Why are people still choosing the store over their front door? In our opinion, it’s because the digital experience isn’t doing an adequate job of establishing consumer confidence. Consumers are doing their shopping and decision-making online then going to the store to validate their purchase. That’s a signal that ecommerce has room to improve.

Own the Consumer Journey

For a long time, the consumer journey was owned by the retailer. For home improvement consumers, that journey looked like this: A homeowner or professional shopping for a cordless drill would go to The Home Depot, Lowe’s, Ace or other retailer to make their purchase. In the store, they could learn about products, compare prices and seek the advice of a trained associate. In this scenario, the retailer owned the experience. Advertising and brand awareness aside, product manufacturers have a pretty passive role in the retail environment. They rely on retail personnel, shelf placement, product assortment, and POP to build awareness and communicate value.

This dynamic has shifted in the modern omnichannel world. Today’s creative manufacturers can influence the consumer journey in ways they never could before. The key pillars of this influence are attention, education and confidence. With the right tools, manufacturers now have a direct line to captivate, persuade and convince consumers. These tools, of course, are video, imagery, ratings and reviews. How you use these tools is the subject of past Porchlight posts, so be sure to check out Essential Tools and Photography Standards for ecommerce to learn how to optimize your creative to develop your online shelf presence, build your brand and secure consumer confidence.

The Online Opportunity

Surprisingly, we’re still seeing too many brands that are slow to adopt an omnichannel strategy, and who still focus much of their budget and effort on selling to stores and succeeding on the shelf. But, consider this comparison: The Home Depot sells approximately 35 thousand SKUs in-store and over 1 million SKUs online. The greatest growth opportunities happen online. We’ve seen this firsthand with our clients.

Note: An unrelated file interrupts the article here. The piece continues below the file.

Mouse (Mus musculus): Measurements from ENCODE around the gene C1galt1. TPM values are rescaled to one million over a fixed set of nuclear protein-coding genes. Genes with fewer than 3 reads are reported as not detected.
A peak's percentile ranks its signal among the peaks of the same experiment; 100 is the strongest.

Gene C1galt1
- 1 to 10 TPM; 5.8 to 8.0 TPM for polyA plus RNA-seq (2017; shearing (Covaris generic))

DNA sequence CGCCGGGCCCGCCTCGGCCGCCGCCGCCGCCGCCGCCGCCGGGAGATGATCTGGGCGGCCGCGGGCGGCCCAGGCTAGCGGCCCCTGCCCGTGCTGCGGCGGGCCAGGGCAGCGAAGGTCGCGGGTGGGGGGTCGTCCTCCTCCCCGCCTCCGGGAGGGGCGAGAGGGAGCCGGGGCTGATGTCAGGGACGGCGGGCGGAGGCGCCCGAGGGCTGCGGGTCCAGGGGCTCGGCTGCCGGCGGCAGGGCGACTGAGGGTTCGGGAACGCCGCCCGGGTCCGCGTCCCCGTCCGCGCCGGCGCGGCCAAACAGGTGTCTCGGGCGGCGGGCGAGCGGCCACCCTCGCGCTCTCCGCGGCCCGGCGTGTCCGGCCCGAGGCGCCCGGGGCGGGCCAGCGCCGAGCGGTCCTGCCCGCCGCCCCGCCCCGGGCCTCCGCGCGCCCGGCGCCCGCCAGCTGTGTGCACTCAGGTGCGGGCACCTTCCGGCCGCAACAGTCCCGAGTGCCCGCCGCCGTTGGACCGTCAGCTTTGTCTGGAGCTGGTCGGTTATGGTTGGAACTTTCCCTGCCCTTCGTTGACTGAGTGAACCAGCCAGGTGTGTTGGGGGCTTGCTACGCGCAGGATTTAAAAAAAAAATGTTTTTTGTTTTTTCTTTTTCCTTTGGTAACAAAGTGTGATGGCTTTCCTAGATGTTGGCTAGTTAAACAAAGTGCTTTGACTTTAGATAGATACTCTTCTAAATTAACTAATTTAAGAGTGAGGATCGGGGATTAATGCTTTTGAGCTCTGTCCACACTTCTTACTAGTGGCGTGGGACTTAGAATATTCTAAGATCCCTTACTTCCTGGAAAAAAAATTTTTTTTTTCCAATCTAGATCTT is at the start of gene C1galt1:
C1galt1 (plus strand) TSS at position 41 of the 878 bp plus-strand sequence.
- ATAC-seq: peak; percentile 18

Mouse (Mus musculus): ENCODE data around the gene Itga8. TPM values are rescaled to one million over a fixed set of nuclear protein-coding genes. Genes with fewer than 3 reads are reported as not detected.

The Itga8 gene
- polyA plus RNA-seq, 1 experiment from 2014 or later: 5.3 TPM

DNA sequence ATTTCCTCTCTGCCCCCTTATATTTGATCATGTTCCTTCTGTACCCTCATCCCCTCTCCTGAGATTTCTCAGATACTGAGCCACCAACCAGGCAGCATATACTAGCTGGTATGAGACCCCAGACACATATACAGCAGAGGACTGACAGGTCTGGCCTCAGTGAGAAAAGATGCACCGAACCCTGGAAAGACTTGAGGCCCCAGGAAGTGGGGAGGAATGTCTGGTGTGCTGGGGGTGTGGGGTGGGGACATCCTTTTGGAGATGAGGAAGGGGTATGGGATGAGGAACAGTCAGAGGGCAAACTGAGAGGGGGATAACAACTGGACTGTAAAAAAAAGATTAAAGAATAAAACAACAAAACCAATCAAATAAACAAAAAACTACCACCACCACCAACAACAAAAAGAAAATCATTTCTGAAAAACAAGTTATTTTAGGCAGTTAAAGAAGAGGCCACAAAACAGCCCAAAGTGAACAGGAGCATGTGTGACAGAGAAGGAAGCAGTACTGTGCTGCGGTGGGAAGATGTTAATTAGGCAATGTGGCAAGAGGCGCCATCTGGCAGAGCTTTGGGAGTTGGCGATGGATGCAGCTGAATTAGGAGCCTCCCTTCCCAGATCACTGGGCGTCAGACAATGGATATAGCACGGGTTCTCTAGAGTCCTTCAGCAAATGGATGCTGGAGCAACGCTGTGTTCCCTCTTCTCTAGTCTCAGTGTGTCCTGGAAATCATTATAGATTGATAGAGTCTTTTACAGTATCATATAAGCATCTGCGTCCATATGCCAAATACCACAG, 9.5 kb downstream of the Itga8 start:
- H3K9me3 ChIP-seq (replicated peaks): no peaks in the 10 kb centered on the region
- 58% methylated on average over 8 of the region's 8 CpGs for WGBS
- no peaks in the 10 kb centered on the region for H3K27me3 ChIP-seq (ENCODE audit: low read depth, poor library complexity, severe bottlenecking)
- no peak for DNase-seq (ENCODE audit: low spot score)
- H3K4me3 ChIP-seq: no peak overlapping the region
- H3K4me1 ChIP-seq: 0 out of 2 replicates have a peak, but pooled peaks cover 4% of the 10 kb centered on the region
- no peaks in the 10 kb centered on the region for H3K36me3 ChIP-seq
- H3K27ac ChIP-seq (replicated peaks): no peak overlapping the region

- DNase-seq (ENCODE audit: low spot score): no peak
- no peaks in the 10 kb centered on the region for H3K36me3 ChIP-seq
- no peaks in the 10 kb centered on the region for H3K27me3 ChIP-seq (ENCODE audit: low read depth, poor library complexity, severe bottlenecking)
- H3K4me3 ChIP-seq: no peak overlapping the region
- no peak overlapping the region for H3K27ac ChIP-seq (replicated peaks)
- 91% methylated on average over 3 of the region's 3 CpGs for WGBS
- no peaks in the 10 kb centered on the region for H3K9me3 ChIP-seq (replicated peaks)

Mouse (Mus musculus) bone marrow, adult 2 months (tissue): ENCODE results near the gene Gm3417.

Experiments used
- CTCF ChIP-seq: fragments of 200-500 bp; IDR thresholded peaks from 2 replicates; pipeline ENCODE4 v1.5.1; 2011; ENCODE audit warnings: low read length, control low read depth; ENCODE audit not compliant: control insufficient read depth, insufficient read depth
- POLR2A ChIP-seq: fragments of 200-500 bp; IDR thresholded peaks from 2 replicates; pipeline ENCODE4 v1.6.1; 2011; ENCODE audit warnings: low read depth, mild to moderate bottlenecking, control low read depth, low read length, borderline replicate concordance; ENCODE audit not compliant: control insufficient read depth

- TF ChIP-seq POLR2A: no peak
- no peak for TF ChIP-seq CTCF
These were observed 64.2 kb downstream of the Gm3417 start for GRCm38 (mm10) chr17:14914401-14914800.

One client started as an online SKU at HomeDepot.com. We worked closely with this client for well over a year to develop a plan and build a robust ecommerce asset library which fueled social media and supported in-store POP. We designed a path to purchase and built on educational and persuasive touch points. Our client invested in ecommerce, and it paid off. Before long, sales grew. Online ratings and reviews soon placed the product at the top of its category. Our client went from an online SKU to an in-store test and is now sold nationally in-store.

What Happens In-Store Begins Online

The summary is simple: What happens in-store begins online. There’s no longer a line of demarcation between online and retail shopping. To succeed in retail, brands must adopt strategies that also start online. Consumers have learned to blend ecommerce and retail shopping to their advantage. Successful brands mirror this flexibility with omnichannel strategies designed to shorten and straighten the path to purchase. One of the easiest and most overlooked ways to get more out of your omnichannel strategy is by starting where the shoppers are. In our opinion, that’s ecommerce.